Previewing Washington at Kansas City on Week 4 Monday Night Football.
The Washington and Kansas City offenses are unique in that their passing games run through tight ends and running backs, not wide receivers. Yes, the Chiefs have a speed demon in Tyreek Hill, and Washington has a dangerous in-breaking route runner and field-stretcher in Terrell Pryor (though his transition to Jay Gruden’s system remains a work in progress). But from a design standpoint, the Chiefs’ offense centers around Travis Kelce, the AFC’s best route-running tight end, and Washington centers around Jordan Reed, the NFC’s best route running tight end.
Where these guys align dictates the reads for ball-distributing QBs Alex Smith and Kirk Cousins. At running back, Kansas City features Kareem Hunt (and at times Hill) in its staple misdirection tactics, as well as on vertical routes out of the backfield—an unusual tactic that poses problems for a zone defense. Washington’s expansive screen game goes through Chris Thompson, who is becoming arguably the league’s most valuable third-down back. These are well-schemed offenses that win through design more than individual players’ execution.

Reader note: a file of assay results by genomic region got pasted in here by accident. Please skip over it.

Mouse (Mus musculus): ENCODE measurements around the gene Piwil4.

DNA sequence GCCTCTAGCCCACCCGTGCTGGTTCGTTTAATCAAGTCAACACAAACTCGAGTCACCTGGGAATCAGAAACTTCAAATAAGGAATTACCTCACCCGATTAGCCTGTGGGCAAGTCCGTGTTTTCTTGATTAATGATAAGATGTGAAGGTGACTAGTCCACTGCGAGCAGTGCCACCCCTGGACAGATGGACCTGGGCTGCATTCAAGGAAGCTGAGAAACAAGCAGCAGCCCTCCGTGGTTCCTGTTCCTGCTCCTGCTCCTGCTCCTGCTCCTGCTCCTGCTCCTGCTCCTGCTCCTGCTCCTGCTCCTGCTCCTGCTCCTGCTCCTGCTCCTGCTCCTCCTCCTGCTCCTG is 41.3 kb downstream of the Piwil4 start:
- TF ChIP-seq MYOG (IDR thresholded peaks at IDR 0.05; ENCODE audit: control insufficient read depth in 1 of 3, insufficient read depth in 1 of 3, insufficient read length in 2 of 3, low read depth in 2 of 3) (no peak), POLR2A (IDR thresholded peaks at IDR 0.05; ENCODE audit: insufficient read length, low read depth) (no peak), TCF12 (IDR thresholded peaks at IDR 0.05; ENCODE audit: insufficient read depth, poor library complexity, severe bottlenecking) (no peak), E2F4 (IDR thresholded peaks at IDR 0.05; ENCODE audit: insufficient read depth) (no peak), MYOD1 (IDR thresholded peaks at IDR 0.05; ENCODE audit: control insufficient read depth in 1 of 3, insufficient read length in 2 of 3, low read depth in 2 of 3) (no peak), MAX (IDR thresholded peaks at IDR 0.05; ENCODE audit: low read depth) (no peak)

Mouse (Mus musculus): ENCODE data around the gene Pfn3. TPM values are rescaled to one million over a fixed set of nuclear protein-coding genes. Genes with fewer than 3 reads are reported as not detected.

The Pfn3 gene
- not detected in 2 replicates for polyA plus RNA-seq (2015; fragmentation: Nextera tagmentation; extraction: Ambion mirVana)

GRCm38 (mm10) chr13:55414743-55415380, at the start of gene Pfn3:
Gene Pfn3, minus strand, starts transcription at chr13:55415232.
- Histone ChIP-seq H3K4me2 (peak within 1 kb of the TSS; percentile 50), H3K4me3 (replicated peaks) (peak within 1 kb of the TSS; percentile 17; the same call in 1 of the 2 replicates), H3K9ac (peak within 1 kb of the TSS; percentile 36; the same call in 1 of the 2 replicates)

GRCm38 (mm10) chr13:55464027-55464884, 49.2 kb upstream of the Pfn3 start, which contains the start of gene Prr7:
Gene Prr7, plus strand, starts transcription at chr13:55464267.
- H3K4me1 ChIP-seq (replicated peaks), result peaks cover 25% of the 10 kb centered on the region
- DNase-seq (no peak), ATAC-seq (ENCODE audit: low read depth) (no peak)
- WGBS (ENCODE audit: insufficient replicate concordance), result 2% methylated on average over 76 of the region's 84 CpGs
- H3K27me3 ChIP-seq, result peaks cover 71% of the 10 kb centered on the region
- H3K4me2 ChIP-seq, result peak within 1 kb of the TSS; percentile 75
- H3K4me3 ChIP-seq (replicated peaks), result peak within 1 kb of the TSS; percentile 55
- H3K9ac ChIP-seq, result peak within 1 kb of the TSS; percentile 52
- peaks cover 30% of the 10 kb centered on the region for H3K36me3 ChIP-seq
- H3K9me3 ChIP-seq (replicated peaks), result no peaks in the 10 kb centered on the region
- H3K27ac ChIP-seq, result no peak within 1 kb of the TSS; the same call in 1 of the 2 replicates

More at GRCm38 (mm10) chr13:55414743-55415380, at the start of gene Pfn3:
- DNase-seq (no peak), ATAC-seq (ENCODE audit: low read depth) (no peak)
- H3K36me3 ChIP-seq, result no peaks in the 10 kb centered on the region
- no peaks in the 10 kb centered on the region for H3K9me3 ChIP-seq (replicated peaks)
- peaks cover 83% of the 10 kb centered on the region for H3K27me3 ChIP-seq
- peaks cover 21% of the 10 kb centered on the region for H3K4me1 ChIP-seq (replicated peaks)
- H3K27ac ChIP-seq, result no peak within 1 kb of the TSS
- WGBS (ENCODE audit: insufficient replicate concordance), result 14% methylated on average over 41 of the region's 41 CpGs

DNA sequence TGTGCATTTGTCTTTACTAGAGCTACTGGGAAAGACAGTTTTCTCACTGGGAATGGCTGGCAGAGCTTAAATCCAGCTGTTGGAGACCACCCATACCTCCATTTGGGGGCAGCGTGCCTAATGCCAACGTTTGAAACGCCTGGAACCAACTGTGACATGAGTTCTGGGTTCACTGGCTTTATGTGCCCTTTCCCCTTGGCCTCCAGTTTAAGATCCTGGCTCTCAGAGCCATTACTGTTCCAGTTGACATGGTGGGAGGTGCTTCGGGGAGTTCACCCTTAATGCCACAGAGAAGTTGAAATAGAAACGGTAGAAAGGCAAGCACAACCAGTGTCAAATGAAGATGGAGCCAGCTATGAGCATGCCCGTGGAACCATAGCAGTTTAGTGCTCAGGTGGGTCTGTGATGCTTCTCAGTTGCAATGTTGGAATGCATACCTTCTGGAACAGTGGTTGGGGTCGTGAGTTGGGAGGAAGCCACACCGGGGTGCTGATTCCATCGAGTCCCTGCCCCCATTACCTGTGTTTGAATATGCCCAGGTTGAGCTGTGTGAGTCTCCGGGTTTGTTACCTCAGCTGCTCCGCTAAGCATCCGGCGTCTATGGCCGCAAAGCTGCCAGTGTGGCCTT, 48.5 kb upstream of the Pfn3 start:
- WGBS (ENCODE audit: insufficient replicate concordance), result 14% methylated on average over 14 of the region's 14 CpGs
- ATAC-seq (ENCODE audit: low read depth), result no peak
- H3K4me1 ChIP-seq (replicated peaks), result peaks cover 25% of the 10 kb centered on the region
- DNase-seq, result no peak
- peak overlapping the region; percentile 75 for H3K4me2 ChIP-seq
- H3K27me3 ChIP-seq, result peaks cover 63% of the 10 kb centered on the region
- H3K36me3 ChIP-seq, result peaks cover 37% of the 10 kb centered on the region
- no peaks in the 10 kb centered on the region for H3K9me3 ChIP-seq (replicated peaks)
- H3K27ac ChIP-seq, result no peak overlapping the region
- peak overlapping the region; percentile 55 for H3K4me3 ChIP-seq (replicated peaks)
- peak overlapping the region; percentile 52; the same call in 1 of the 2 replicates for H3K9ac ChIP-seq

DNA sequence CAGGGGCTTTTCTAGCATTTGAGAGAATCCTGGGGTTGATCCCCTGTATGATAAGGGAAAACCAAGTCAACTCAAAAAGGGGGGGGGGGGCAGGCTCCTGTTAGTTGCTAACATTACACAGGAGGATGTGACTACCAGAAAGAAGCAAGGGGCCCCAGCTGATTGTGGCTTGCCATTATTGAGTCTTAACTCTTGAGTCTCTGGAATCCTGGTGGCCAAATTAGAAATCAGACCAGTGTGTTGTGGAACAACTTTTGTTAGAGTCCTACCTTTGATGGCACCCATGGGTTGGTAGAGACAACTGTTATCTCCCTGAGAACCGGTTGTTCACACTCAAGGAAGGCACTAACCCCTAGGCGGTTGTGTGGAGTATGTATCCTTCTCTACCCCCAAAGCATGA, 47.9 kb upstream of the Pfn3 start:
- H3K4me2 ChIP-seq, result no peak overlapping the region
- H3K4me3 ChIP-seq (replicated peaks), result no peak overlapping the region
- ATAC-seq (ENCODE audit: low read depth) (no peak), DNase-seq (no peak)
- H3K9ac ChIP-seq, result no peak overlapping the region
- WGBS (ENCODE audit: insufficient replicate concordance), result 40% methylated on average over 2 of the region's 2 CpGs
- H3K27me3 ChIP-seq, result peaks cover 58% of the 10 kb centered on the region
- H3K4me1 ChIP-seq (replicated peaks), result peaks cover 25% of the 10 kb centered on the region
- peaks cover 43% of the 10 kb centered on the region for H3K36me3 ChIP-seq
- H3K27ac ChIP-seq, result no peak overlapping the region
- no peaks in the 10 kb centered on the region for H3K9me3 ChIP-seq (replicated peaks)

The difference in these two offenses is that Kansas City can survive just fine without involving its wide receivers; Washington, on the other hand, cannot. Terrell Pryor and Josh Doctson are not focal points in Washington’s offense, but if they get blanked, the offense sputters. Monday night presents a tough order for both. Chiefs left corner Marcus Peters is a playmaking wild card whom Cousins may not even challenge. (Philip Rivers experienced Peters last week. Peters intercepted him by playing Cover 2 when it was actually man-to-man. Rivers read the coverage correctly and Peters’s severe gamble still made him wrong.) The solution for Washington is to align Pryor, its best receiver, away from Peters. Problem is, Chiefs right corner Terrance Mitchell is playing at a high level, too. It’s hard to envision Pryor winning that battle.
Washington has one of the NFL’s three or four best offensive lines. Kansas City has an inconsistent but uber-talented defensive line. Allen Bailey, Bennie Logan, Rakeem Nunez-Roches and especially Chris Jones line up everywhere and can all make plays through quickness and strength. The Chiefs also have perhaps the game’s best edge run-stopper, Justin Houston, which poses problems for a zone-based ground game like Washington’s.
Bold prediction: Kelce will have over 100 yards and at least one touchdown. Washington safeties D.J. Swearinger, Deshazor Everett and intriguing fourth-round rookie Montae Nicholson are playing well, but they’re yet to be challenged by an elite tight end. Reid, like many coaches, probably suspects that these safeties are more vulnerable than they’ve appeared. He’ll go after them.